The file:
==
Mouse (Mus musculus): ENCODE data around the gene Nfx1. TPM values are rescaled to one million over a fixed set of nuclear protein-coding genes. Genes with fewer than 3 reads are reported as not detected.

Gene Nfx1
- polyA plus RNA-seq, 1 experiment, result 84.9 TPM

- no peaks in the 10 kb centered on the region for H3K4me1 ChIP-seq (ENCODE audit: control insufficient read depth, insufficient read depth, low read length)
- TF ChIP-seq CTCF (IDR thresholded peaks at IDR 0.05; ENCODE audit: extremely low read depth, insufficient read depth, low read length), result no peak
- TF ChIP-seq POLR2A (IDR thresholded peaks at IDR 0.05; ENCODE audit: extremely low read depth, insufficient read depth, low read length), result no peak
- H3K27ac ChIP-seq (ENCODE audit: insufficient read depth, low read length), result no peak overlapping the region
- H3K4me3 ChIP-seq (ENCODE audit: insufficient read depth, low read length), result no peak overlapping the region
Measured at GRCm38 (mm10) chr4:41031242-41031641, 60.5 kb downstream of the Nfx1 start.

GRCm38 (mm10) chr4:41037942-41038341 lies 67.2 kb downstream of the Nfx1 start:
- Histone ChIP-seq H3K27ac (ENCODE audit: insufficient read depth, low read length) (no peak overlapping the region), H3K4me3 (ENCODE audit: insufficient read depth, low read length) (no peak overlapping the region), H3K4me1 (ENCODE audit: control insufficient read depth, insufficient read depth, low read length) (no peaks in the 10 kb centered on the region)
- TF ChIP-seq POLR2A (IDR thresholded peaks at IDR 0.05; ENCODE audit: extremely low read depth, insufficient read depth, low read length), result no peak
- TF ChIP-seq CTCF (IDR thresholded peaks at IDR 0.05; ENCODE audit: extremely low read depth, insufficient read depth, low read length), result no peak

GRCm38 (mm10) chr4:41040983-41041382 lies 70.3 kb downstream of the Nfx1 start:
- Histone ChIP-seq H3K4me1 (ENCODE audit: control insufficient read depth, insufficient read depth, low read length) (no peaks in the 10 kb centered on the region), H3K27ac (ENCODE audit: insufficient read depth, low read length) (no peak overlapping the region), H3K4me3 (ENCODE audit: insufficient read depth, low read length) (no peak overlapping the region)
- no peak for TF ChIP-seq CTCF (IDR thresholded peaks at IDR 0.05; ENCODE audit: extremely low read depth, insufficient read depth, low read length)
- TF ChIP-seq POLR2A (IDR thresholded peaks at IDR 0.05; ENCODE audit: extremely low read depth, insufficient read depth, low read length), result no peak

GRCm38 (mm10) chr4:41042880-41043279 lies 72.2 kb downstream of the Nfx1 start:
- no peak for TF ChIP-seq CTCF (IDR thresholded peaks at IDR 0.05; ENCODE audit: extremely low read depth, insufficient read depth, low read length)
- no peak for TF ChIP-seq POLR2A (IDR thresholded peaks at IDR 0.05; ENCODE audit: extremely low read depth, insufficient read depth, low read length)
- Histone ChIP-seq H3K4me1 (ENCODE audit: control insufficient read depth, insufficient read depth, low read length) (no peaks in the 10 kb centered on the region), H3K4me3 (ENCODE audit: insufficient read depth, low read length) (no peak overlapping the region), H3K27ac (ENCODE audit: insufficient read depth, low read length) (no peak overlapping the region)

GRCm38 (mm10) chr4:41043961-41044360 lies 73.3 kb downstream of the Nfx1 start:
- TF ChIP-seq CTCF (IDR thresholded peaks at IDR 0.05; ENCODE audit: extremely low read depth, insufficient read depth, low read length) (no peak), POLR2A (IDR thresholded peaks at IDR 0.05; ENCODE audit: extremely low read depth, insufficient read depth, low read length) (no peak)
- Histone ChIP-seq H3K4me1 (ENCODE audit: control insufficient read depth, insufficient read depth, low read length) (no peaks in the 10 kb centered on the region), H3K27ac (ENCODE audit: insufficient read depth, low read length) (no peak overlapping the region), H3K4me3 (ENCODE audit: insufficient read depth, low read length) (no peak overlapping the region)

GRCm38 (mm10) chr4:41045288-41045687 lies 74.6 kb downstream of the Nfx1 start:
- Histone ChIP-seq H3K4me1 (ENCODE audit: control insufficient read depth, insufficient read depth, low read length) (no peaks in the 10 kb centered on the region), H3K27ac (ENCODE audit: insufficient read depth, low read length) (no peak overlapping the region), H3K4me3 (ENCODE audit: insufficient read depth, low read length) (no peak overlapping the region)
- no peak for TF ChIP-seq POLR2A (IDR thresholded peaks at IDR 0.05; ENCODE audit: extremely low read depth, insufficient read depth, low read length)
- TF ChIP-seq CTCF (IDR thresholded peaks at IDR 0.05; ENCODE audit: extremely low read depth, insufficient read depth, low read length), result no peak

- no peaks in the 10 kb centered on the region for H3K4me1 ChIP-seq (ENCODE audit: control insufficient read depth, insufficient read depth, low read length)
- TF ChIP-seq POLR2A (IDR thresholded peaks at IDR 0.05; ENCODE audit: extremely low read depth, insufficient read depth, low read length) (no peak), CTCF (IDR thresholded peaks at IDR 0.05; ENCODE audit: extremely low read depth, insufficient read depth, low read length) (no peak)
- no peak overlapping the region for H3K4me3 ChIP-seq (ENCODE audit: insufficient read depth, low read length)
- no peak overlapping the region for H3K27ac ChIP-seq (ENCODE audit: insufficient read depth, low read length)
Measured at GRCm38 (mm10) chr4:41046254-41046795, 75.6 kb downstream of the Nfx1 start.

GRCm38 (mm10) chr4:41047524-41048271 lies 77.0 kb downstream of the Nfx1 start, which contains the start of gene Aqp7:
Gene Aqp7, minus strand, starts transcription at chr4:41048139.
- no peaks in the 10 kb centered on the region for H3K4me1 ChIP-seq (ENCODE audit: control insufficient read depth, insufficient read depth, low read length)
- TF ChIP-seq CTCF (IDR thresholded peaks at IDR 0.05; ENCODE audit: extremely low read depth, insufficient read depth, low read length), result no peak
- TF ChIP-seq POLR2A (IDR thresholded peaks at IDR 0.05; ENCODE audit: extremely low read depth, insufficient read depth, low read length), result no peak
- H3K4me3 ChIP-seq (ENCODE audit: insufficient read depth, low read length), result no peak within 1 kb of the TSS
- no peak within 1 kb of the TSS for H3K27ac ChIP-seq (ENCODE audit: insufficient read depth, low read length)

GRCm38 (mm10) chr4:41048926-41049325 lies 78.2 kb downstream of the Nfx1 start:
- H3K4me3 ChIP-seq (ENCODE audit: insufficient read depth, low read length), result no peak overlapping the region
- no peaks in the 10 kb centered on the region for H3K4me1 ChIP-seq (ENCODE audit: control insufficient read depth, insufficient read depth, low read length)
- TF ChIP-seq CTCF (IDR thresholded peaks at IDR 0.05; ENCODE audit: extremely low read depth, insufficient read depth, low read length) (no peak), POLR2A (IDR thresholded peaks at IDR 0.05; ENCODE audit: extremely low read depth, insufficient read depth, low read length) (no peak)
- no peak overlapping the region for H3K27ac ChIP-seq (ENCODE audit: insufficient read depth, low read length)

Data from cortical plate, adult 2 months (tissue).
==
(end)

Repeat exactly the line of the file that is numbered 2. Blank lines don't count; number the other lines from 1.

Gene Nfx1